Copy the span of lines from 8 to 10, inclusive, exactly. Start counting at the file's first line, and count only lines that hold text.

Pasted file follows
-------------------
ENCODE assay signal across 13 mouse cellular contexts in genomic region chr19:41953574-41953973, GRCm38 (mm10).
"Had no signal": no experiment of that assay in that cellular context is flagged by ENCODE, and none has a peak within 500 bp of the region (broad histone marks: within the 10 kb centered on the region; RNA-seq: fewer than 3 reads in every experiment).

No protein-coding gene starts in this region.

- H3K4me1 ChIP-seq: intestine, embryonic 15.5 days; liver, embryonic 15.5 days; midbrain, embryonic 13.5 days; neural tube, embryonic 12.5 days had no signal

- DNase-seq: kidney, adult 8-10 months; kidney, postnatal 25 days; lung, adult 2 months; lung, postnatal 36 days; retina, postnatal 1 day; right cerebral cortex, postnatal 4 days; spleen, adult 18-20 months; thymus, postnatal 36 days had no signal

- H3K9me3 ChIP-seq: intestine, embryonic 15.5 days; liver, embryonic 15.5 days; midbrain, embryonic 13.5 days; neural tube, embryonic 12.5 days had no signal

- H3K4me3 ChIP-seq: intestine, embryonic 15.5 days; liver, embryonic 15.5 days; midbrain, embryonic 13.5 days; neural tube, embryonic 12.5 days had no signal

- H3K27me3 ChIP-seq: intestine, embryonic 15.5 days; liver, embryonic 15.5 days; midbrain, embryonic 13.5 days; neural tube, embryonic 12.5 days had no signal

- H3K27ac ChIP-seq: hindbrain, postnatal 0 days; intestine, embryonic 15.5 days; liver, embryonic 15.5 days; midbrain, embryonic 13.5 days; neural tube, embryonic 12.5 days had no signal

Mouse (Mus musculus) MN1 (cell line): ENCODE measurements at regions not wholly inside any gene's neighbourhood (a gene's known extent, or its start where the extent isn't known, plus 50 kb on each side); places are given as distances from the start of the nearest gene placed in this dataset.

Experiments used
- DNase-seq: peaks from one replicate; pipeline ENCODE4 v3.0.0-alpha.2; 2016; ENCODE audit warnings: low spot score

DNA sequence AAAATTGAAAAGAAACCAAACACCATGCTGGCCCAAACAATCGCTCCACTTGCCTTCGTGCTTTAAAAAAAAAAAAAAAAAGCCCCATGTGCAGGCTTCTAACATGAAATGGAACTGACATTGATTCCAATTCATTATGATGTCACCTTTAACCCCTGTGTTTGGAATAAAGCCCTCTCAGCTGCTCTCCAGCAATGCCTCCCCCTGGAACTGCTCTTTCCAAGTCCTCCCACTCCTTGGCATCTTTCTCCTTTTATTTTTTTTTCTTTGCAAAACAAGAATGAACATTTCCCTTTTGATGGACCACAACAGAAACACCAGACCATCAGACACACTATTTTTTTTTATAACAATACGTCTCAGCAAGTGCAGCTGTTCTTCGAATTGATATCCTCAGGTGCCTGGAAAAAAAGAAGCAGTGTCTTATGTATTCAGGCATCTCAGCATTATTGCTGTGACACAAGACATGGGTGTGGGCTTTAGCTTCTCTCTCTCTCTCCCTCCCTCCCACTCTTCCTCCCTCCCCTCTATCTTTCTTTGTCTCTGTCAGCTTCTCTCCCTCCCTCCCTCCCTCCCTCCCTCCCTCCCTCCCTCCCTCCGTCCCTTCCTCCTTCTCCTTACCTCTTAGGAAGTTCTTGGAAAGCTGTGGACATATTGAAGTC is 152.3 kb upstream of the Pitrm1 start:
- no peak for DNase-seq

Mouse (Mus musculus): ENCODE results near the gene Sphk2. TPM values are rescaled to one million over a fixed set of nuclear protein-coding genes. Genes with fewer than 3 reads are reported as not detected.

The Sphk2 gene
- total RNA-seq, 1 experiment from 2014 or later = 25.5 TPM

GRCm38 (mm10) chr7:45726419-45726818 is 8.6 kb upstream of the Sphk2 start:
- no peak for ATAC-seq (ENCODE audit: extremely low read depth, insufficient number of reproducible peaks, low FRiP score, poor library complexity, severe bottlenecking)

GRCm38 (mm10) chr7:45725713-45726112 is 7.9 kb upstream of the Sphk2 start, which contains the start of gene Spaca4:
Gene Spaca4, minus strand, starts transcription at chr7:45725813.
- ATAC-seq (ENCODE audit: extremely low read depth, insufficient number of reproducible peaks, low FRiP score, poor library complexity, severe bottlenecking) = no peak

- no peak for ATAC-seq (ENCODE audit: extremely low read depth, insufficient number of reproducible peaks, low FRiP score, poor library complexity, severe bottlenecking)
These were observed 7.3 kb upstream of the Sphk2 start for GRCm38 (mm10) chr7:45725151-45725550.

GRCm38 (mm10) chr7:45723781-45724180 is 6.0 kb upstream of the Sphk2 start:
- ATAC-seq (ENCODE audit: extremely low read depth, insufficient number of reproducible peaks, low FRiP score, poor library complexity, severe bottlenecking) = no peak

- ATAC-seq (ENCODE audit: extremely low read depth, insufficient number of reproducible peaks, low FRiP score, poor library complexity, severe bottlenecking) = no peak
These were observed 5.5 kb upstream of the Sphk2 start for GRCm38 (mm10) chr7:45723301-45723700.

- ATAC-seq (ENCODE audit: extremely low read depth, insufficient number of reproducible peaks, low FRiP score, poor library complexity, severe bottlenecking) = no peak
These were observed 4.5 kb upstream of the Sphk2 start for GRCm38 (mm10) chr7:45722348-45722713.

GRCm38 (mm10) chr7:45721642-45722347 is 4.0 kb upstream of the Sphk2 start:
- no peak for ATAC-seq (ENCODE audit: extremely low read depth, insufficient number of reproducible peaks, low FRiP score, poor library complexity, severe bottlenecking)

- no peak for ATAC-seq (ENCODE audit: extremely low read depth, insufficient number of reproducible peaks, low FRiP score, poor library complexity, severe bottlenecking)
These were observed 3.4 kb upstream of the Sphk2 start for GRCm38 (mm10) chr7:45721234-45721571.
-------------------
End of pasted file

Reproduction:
- H3K27me3 ChIP-seq: intestine, embryonic 15.5 days; liver, embryonic 15.5 days; midbrain, embryonic 13.5 days; neural tube, embryonic 12.5 days had no signal

- H3K27ac ChIP-seq: hindbrain, postnatal 0 days; intestine, embryonic 15.5 days; liver, embryonic 15.5 days; midbrain, embryonic 13.5 days; neural tube, embryonic 12.5 days had no signal

Mouse (Mus musculus) MN1 (cell line): ENCODE measurements at regions not wholly inside any gene's neighbourhood (a gene's known extent, or its start where the extent isn't known, plus 50 kb on each side); places are given as distances from the start of the nearest gene placed in this dataset.